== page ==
Song Of The Week: Ong Ong / Blur

With talk of Noel and Liam Gallagher temporarily settling their differences for a reformation of Oasis, Blur have continued the ‘Britpop Battle’ between the two bands and beaten them to it releasing their new album The Magic Whip today. It’s always a bit risky for a band to come back and release new material after many of being inactive – after all will people still receive them in the same way they used to, will their sound be different and, frankly, are they past their prime? But long gone are the young rebels with dodgy haircuts and instead we now have a reformed Blur breaking their twelve year silence to reform and being us a great new album which shows just this.

Thankfully this isn’t the case for Blur whose lead singer Damon Albarn is still releasing records and playing gigs and festivals. Ong Ong hears the elated themes and melodies similar of classics like Girls and Boys but sees the band steering their sound in a new direction of jovial acoustics and harmonised choruses. Singing ‘I wanna be with you’ over bouncy piano chords, powerful electric guitar riffs and repeated ‘la la la’s’ from the other band members, Albarn’s telling a story and how would we not want to be with him too. The track’s so upbeat and lighthearted that you can’t really be anything but happy about the band’s comeback, even if you are one of Noel’s monobrowed prodigies. It really is a new sound for Blur with them showing us less of the brash and impulsive nature of the band’s youth, whether you miss this or not, it’s certainly an interesting development. After all, no one really wants a twelve year old rendition of Parklife.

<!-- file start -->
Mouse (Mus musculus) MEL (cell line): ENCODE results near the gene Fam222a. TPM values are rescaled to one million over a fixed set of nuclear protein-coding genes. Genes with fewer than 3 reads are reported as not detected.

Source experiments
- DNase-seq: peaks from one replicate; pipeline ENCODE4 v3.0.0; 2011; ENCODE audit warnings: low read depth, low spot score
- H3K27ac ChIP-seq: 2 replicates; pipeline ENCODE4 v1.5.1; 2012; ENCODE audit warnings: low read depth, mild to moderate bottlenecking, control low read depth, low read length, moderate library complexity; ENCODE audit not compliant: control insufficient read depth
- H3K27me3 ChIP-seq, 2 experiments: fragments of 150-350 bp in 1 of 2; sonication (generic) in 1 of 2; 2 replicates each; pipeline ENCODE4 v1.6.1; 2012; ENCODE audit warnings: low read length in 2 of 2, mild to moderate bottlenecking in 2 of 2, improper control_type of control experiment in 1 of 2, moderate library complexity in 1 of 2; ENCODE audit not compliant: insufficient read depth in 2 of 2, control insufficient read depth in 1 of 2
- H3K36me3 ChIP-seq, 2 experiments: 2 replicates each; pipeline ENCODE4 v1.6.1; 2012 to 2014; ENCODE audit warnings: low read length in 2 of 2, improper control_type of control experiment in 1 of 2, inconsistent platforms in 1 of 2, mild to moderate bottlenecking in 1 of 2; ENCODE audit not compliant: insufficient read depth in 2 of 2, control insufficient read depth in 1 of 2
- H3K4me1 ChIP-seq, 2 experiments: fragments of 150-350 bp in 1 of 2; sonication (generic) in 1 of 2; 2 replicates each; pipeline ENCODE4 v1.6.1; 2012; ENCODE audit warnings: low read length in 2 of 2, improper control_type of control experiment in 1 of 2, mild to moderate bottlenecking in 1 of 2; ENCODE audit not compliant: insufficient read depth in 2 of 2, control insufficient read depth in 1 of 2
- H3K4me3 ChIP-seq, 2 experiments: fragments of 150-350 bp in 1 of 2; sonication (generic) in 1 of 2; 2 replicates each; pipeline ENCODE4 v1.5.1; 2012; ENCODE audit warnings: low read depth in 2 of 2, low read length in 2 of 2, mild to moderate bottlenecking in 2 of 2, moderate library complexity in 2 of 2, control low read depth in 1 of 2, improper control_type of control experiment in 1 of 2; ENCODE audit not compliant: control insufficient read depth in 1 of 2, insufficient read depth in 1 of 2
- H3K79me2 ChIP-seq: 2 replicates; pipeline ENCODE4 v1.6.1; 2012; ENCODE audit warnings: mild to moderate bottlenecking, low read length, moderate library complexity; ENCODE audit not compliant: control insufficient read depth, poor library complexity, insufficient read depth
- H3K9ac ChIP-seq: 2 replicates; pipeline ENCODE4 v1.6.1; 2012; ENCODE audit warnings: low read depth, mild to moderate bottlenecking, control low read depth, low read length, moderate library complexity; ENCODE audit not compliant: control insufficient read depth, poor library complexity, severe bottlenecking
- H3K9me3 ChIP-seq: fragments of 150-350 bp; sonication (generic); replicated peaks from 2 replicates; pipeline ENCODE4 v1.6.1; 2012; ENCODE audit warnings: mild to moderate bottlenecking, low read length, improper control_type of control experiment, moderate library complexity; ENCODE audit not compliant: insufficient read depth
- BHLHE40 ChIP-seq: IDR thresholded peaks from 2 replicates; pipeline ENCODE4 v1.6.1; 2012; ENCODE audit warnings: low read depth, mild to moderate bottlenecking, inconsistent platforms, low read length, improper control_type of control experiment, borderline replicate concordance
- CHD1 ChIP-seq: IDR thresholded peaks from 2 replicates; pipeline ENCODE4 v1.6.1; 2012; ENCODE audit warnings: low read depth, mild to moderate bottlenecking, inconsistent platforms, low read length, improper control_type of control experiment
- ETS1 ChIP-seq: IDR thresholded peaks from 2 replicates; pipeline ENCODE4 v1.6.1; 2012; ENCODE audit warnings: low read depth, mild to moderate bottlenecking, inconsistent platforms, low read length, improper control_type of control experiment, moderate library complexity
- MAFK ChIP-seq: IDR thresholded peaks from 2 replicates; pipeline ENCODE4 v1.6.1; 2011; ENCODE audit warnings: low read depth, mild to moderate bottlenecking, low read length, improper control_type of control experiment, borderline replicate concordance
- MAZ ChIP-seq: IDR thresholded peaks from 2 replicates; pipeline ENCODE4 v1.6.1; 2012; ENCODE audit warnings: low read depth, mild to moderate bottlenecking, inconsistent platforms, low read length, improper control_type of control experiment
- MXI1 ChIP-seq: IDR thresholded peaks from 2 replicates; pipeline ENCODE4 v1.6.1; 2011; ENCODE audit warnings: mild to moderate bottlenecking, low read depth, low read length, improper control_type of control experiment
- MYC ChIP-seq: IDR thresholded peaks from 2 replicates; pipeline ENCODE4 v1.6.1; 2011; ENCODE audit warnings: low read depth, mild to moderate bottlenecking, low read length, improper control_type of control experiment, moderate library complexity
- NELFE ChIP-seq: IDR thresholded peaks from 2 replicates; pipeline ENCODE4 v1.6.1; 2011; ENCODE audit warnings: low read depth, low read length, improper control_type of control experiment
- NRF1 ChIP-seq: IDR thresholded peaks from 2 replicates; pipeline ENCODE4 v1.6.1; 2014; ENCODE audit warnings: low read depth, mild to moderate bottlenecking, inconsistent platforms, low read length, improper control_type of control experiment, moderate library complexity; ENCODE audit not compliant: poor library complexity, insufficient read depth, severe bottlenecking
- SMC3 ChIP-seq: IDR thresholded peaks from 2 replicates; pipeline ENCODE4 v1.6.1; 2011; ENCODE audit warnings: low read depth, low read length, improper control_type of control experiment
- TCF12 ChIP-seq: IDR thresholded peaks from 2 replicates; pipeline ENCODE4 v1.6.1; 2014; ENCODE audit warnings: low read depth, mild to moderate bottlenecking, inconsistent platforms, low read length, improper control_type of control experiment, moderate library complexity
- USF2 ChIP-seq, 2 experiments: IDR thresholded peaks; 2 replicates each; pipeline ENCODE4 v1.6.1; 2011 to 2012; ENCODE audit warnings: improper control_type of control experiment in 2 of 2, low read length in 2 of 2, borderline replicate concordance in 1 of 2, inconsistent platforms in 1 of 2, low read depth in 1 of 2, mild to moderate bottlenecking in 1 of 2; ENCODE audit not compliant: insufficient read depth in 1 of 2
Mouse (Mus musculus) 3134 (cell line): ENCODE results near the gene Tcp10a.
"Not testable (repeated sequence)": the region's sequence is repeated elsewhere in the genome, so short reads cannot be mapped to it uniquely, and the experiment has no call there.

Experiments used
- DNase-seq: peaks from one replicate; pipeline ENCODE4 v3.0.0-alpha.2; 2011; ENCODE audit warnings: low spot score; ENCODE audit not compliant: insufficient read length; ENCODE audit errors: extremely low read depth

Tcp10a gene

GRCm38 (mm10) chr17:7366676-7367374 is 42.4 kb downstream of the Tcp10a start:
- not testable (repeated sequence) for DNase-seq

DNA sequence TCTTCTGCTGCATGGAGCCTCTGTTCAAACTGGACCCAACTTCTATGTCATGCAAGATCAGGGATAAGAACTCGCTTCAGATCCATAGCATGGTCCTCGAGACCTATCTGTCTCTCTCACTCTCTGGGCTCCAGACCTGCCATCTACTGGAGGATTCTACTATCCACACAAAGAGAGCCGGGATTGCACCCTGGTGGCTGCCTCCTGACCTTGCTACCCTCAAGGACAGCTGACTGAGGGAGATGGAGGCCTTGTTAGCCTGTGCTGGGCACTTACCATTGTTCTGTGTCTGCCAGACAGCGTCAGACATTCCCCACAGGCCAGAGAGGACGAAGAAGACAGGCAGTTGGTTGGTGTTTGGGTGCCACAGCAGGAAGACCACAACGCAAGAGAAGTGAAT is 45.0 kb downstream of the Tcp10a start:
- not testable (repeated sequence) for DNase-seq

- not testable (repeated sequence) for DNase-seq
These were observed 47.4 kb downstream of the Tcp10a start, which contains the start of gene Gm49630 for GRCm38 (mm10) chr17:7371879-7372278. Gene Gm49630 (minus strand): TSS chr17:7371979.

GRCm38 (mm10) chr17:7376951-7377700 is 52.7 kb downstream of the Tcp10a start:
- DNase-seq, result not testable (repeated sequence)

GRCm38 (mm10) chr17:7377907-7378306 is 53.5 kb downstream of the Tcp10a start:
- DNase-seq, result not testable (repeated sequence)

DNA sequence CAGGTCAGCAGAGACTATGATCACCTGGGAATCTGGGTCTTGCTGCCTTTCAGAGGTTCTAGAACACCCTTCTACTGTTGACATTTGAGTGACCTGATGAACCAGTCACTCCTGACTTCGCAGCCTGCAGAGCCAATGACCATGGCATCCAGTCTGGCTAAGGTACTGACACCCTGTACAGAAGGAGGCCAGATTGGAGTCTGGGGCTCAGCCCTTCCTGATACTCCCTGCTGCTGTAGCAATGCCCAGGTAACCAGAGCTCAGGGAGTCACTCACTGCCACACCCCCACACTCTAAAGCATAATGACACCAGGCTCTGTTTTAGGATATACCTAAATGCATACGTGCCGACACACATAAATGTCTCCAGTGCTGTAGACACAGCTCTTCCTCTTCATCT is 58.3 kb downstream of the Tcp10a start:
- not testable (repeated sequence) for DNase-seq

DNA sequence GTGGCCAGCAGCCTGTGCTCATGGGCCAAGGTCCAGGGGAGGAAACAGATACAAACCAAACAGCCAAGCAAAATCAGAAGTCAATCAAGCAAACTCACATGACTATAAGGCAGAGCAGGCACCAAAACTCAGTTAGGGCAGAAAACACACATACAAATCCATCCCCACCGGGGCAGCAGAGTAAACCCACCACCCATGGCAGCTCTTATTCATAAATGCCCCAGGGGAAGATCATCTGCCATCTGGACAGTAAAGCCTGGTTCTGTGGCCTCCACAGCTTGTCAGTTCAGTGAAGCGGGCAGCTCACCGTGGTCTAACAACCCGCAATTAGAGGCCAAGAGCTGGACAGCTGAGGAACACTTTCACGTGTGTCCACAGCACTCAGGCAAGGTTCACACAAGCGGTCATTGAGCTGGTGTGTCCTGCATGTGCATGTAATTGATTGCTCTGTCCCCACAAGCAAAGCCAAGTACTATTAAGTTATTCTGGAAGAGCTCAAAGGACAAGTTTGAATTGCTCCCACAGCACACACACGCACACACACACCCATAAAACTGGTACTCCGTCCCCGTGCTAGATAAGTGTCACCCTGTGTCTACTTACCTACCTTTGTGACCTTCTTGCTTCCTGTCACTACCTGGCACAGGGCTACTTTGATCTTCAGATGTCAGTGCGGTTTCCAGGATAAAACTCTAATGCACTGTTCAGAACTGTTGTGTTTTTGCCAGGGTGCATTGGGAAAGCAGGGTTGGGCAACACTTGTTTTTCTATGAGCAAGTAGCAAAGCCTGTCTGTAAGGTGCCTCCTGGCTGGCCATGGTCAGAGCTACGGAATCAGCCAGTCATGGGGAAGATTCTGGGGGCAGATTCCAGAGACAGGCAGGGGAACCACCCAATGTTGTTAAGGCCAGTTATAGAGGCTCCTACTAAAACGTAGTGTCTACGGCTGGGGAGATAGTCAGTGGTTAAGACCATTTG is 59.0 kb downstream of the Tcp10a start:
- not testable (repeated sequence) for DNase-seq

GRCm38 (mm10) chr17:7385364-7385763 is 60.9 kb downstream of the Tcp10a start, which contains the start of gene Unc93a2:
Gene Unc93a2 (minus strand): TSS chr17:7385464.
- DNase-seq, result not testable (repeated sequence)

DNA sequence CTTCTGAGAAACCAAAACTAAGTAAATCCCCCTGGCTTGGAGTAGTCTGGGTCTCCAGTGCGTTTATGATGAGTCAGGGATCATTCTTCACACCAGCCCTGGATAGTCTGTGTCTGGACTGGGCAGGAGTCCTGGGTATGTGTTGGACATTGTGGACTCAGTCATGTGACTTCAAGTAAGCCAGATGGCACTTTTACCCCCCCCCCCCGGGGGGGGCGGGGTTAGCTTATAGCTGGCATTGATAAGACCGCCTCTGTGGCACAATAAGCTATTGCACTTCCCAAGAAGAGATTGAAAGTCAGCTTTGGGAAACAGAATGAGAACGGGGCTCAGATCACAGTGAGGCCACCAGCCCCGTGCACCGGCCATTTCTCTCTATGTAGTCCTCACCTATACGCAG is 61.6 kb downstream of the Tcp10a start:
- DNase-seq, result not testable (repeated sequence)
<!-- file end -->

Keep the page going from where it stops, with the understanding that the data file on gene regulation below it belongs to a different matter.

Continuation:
The rest of The Magic Whip certainly lives up to it’s name with alluring and almost exotic sounds showing how such a long break really changes a band and lets them develop. Being the penultimate track on the album, Ong Ong particularly stands out because of the sheer amount of development it shows the band have undergone stepping away from their riotous political views of post 21st century England to focus more upon the music itself making it one of our favourite new releases.

Words by William Castile


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